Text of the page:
Difference between revisions of "Ion Diffusion"

From New IAC Wiki
Jump to navigation Jump to search
Line 52: Line 52:
<math> n(x,y,z,t) = \frac{s}{(4 \pi D_L t)^{1/2} } e^{\left (-\alpha t - \frac{(z-v_d t)^2}{4D_L t} -\frac{r^2}{4D_T t} \right) X  \sum_{m=0}^\infy \frac{(r^2/4D_Tt)^m} {m!} \right[ 1- e^{frac{(r^2/4D_Tt)^m}{m!}}</math>
<math> n(x,y,z,t) = \frac{s}{(4 \pi D_L t)^{1/2} } e^{\left (-\alpha t - \frac{(z-v_d t)^2}{4D_L t} -\frac{r^2}{4D_T t} \right) X  \sum_{m=0}^\infy \frac{(r^2/4D_Tt)^m} {m!} \right[ 1- e^{frac{(r^2/4D_Tt)^m}{m!}} \left]</math>

Revision as of 20:03, 3 September 2013

Importance of Ion Diffusion Study

Ion diffusion and mobility data in a gas theoretically and experimentally are important. First, experimental data of ion mobility provides information to understand the ion-molecule interactions that takes place as medium that has (E/N) > 2 Td (thermal equilibrium limit). Also it is used to calculate the ion-ion recmbination coefficients and the rate of dispersion in the gas due to the ion mutual repulsion.Finally, diffusion and mobility data give information to understand the electrical discharges in gases. Although A lot of data has been collected on the ion transport in gas in the last decade, recent measurements show a lot of incorrect data due to ignore the change in the ion identity through a chemical interaction as the ion travels in a gas.<ref name="Mason"> E.A. Mason & E.W. McDaniel, Transport properties of ions in gases, John Wiley and sons, 1988 </ref>

In case of using GEM detector as gaseous chambers, there are some assumptions to reach an analytical solution for the ions' diffusion in the gas. The solution treats a single type of ions in a uniform density N, moving in an area of a uniform electric field. The ion number density is low enough so the space-charge field is negligible. For a small ionic flux density <ref name="Mason"/>:

[math] J(r,t) = v_d n (r,t)- D.\nabla n(r,t) [/math]

The ionic diffusion equation is written as:

[math] \frac{\partial n (r,t)}{\partial t}+ \nabla .J + \alpha n = 0 [/math]

Substituting the value of J(r,t):

[math] \frac{\partial n (r,t)}{\partial t}- \nabla .D \nabla n + v_d. \nabla n + \alpha n = 0 [/math]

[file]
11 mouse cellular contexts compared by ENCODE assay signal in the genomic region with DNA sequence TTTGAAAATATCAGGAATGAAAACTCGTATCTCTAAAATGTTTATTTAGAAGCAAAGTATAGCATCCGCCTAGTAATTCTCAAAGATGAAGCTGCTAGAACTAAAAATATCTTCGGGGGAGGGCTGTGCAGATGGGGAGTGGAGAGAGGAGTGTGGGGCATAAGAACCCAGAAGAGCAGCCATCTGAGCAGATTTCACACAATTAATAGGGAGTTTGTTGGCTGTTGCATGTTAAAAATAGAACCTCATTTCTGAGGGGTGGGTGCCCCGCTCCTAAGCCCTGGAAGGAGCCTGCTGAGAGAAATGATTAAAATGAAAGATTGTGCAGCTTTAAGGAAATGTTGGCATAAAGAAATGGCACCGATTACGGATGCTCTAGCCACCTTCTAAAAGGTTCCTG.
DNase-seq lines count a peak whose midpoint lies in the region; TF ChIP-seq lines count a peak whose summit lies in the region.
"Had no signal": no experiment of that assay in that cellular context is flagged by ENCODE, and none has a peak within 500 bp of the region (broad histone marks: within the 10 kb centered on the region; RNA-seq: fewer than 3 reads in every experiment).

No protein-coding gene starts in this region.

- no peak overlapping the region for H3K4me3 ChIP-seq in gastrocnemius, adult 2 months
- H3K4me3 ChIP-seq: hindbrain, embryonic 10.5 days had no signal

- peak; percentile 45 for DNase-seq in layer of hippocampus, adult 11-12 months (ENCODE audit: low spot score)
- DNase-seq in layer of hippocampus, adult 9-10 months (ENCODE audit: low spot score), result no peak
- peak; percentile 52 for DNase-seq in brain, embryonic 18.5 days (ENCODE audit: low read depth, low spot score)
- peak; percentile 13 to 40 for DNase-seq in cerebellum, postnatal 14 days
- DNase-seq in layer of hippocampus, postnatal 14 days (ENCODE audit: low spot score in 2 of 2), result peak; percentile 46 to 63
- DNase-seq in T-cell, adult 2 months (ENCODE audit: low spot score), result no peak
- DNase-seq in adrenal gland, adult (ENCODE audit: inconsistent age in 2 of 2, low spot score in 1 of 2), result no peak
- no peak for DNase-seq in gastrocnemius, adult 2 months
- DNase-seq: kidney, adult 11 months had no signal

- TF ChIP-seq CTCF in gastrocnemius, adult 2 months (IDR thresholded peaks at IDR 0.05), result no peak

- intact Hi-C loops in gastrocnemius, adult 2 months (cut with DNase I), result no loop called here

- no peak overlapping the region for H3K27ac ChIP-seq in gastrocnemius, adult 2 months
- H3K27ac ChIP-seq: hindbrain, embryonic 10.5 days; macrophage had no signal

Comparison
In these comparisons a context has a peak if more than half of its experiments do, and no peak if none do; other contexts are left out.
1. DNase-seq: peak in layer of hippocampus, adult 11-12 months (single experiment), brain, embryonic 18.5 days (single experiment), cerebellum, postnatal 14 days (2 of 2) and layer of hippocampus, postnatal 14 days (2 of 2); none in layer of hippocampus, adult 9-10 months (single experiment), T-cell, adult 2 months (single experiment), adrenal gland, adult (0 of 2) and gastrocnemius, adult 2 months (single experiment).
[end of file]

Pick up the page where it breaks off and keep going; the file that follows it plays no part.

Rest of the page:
Since the source in circular shape in a plan normal to the the electric field, Adding it to the previous equation in Cartesian coordinate:

[math] \frac{\partial n (x,y,z,t)}{\partial t}= D_T (\frac{\partial^2 n (x,y,z,t)}{\partial^2 x} + \frac{\partial^2 n (x,y,z,t)}{\partial^2 y} ) + D_L \frac{\partial^2 n (x,y,z,t)}{\partial^2 z} - v_d \frac{\partial n}{\partial z} - \alpha n + \beta(x,y,z,t) [/math]

Assuming the origin in the middle of the source, the solution for the equation is :

[math] n(x,y,z,t) = \int_{-\infty}^t dt' \int_{-\infty}^{\infty} dx' \int_{-\infty}^{\infty} dy' \int_{-\infty}^{\infty} dz' \frac{\beta(x',y',z',t')}{4 \pi (t-t')^{2/3} D_T D_L^{1/2}} . \exp \left (-\alpha (t-t') - \frac{(x-x')^2 + (y-y')^2}{4D_T (t-t')} - \frac{[z-z' - v_d (t-t')]^2}{4D_L (t-t')}\right ) [/math]

in cylindrical coordinate:

[math] n(x,y,z,t) = \int_0^\infty r'dr' \int_0^{2 \pi}d\theta' \int_{-\infty}^\infty dz' \int_{-\infty}^t dt' \frac {\beta(x',y',z',t')}{4 \pi (t-t')^{2/3} D_T D_L^{1/2}} . \exp \left (-\alpha (t-t') - \frac{r'^2 +r^2- 2rr'cos(\theta - \theta')}{4D_T (t-t')} - \frac{[z-z' - v_d (t-t')]^2}{4D_L (t-t')}\right ) [/math]

U-233 source is thin coating of radius [math]r_0 [/math] and thickness [math] \delta z [/math], emits a fission fragment in a time [math]\delta t [/math], the source [math] \beta(r',z',t')[/math] is mathematically described :

[math] \beta(r',z',t') = \frac{b}{\pi r ^2} S(r'-r_0)\delta (z') \delta (t') [/math]

Assuming the coat is a uniform surface and its thickness is infinitesimal compared to the fission fragment range in gas. Substituting in intead of [math] \beta [/math] :

[math] n(x,y,z,t) = s e^{-\alpha t - \frac{-(z- v_d t)^2/4D_L t}{(4 \pi t)^{3/2} D_L^{1/2} D_T}} \int_0^{r_0} r'dr' \int_0^{2 \pi} d\theta' e^ {\frac{r'^2 +r^2- 2rr'cos \theta'}{4D_T t}} [/math]

Using intergal tables [math] 1/\pi \int d\theta e^{\pm x cos\theta} = \sum_{m=0}^\infty \frac{(x/2)^{2m}}{(m!)^2} [/math] , then integrating over r' by parts:

[math] \int_0^a x^m e^{-x} dx = m! ( 1- e^{-a} \sum_{i=0}^m \frac {a^i}{i!}) [/math] so the solution looks like:


[math] n(x,y,z,t) = \frac{s}{(4 \pi D_L t)^{1/2} } e^{\left (-\alpha t - \frac{(z-v_d t)^2}{4D_L t} -\frac{r^2}{4D_T t} \right) X \sum_{m=0}^\infy \frac{(r^2/4D_Tt)^m} {m!} \right[ 1- e^{frac{(r^2/4D_Tt)^m}{m!}} \left][/math]